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ENERGY

France to boost gas exports to Germany from mid-October

New capacity for gas exports from France to Germany will be available from mid-October, France's gas network operator said Wednesday, as Europe's energy system is rejigged following Russia's invasion of Ukraine.

France to boost gas exports to Germany from mid-October
Ingoing and outgoing gaz pipelines at a GRTgaz compressor station, in Morelmaison,eastern France on March 29, 2013 (Photo by JEAN-CHRISTOPHE VERHAEGEN / AFP)

“Historic gas flows from the east have been reversed under the effect of the war in Ukraine,” operator GRTgaz said in a statement, adding that the firm “is working on adapting its network to develop new capacity for export from France to Germany, which will be available from mid-October.”

“Historic gas flows from the east have been reversed under the effect of the war in Ukraine,” operator GRTgaz said in a statement.

It added that the firm “is working on adapting its network to develop new capacity for export from France to Germany, which will be available from mid-October.”

GRTgaz said France’s terminals for importing liquefied natural gas (LNG) were operating at 90 percent capacity, helping to fill the country’s reserves to 94 percent — around ten points higher than the European average.

In a “normal” winter, there would be “no shortage of gas”, the company said — while warning that “there is little room for manoeuvre, especially on days of especially high consumption”.

And in the case of a “very cold” winter, GRTgaz expects a shortfall in gas supply of around five percent, a level it said “can be absorbed by reaching the energy saving objectives set by the authorities”.

It encouraged households to follow advice to turn down their heating by one degree Celsius.

“As a last resort, load-shedding targeting major consumers could protect residential customers in extreme situations that are very unlikely to occur,” the operator said.

The announcement came alongside Prime Minister Elisabeth Borne’s conference discussing the government’s plans for helping the country cope with surging energy costs this winter, caused by disruptions from Russia’s invasion of Ukraine.

READ MORE: LATEST: France announces 15 percent gas and electricity price rises for 2023

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POLITICS

French minister: US green plan should be ‘wake-up call’ for EU industry

French Finance Minister Bruno Le Maire on Friday said Washington's $430 billion plan to spur climate-friendly technologies in the United States must be seen as a wake-up call for Europe.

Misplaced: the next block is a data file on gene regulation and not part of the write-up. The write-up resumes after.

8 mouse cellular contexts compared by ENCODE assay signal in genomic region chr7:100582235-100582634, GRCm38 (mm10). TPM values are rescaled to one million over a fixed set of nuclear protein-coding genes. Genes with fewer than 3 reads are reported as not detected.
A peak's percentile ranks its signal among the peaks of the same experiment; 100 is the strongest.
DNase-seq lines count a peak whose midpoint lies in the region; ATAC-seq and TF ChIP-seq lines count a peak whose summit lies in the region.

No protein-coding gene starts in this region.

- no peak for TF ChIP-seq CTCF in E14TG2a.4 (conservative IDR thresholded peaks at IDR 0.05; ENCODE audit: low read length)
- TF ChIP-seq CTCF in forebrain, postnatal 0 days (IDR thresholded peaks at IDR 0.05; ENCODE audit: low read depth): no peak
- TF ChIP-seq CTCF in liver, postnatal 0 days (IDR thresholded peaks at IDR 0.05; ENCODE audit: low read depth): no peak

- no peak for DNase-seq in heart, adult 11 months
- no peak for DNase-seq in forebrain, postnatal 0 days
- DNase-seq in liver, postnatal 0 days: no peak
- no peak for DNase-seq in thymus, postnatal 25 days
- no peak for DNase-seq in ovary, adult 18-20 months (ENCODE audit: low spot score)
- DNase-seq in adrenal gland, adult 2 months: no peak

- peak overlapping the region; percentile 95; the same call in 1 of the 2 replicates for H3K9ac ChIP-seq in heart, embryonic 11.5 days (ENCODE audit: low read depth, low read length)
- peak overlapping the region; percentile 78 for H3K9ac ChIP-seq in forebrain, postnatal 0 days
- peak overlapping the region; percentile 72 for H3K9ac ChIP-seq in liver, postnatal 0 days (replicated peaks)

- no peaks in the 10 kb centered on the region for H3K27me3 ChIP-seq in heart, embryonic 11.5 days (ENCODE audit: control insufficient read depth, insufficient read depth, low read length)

French minister: US green plan should be 'wake-up call' for EU industry

The EU “must be able to sweep in front of our own door” before worrying about the effects of the US climate plan on European industry, Le Maire told AFP in Washington, where he was part of French President Emmanuel Macron’s US state visit.

Even though the EU has already “changed its approach” on promoting green industry, the US climate plan must be seen as a “wake-up call” in the European Union, he added.

Le Maire’s comments came as EU countries have poured criticism on Washington’s landmark Inflation Reduction Act (IRA), seeing it as anti-competitive and a threat to European jobs, especially in the energy and auto sectors.

Subsidies for green energy

The act, designed to accelerate the US transition to a low-carbon economy, contains around $370 billion in subsidies for green energy as well as tax cuts for US-made electric cars and batteries.

Macron on Wednesday slammed the plan’s “Made in USA” provisions as “super aggressive” for European businesses.

But at a joint press conference with Macron, Biden said that he and the French leader had agreed to “discuss practical steps to coordinate and align our approaches”, though he said he would not apologize for the US plan.

Biden added the IRA was never intended to disadvantage any US allies.

Threats of retaliatory measures

Last month, EU Internal Market Commissioner Thierry Breton threatened to appeal to the World Trade Organization and consider “retaliatory measures” if the United States did not reverse its subsidies.

Le Maire also criticized the EU’s own climate spending plans, arguing that they were too cumbersome and loaded with red tape.

“If the ambition is the same” as the Europeans, the United States relies on methods that “are simpler and faster”, he said.

“They put immediate and massive tax credits where we provide state aid (to specific projects) which sometimes take two years to be adopted and are too complex to implement,” said Le Maire.

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